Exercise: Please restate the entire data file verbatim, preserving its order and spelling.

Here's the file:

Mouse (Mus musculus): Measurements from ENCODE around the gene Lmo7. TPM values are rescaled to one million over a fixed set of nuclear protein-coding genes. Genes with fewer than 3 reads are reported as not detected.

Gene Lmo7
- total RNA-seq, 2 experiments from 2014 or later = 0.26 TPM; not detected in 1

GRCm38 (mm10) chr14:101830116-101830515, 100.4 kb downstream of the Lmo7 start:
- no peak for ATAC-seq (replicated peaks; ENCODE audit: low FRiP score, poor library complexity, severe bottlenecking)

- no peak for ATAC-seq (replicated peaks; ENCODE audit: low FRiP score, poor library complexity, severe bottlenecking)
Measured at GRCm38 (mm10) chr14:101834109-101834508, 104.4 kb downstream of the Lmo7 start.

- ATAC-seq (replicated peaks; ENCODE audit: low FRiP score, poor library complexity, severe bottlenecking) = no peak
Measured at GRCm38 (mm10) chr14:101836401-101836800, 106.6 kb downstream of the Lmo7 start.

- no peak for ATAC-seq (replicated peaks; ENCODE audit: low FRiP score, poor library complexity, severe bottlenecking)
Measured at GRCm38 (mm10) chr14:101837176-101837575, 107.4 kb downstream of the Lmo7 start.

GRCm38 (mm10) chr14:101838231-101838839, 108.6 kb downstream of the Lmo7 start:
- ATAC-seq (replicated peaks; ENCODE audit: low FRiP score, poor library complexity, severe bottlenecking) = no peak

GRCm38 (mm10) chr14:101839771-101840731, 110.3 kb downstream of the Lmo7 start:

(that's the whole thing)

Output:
Mouse (Mus musculus): Measurements from ENCODE around the gene Lmo7. TPM values are rescaled to one million over a fixed set of nuclear protein-coding genes. Genes with fewer than 3 reads are reported as not detected.

Gene Lmo7
- total RNA-seq, 2 experiments from 2014 or later = 0.26 TPM; not detected in 1

GRCm38 (mm10) chr14:101830116-101830515, 100.4 kb downstream of the Lmo7 start:
- no peak for ATAC-seq (replicated peaks; ENCODE audit: low FRiP score, poor library complexity, severe bottlenecking)

- no peak for ATAC-seq (replicated peaks; ENCODE audit: low FRiP score, poor library complexity, severe bottlenecking)
Measured at GRCm38 (mm10) chr14:101834109-101834508, 104.4 kb downstream of the Lmo7 start.

- ATAC-seq (replicated peaks; ENCODE audit: low FRiP score, poor library complexity, severe bottlenecking) = no peak
Measured at GRCm38 (mm10) chr14:101836401-101836800, 106.6 kb downstream of the Lmo7 start.

- no peak for ATAC-seq (replicated peaks; ENCODE audit: low FRiP score, poor library complexity, severe bottlenecking)
Measured at GRCm38 (mm10) chr14:101837176-101837575, 107.4 kb downstream of the Lmo7 start.

GRCm38 (mm10) chr14:101838231-101838839, 108.6 kb downstream of the Lmo7 start:
- ATAC-seq (replicated peaks; ENCODE audit: low FRiP score, poor library complexity, severe bottlenecking) = no peak

GRCm38 (mm10) chr14:101839771-101840731, 110.3 kb downstream of the Lmo7 start: